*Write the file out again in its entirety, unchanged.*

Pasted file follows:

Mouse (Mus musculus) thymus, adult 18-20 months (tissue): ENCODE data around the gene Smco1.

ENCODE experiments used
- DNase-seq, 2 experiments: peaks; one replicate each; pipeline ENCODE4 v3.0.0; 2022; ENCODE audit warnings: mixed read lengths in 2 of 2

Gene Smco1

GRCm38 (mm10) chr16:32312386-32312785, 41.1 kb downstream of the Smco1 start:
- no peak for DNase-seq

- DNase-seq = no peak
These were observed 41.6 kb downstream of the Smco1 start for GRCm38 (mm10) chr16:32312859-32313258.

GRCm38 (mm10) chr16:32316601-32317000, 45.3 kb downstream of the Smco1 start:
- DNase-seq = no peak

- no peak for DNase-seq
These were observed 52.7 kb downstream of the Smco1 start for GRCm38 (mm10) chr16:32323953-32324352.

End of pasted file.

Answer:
Mouse (Mus musculus) thymus, adult 18-20 months (tissue): ENCODE data around the gene Smco1.

ENCODE experiments used
- DNase-seq, 2 experiments: peaks; one replicate each; pipeline ENCODE4 v3.0.0; 2022; ENCODE audit warnings: mixed read lengths in 2 of 2

Gene Smco1

GRCm38 (mm10) chr16:32312386-32312785, 41.1 kb downstream of the Smco1 start:
- no peak for DNase-seq

- DNase-seq = no peak
These were observed 41.6 kb downstream of the Smco1 start for GRCm38 (mm10) chr16:32312859-32313258.

GRCm38 (mm10) chr16:32316601-32317000, 45.3 kb downstream of the Smco1 start:
- DNase-seq = no peak

- no peak for DNase-seq
These were observed 52.7 kb downstream of the Smco1 start for GRCm38 (mm10) chr16:32323953-32324352.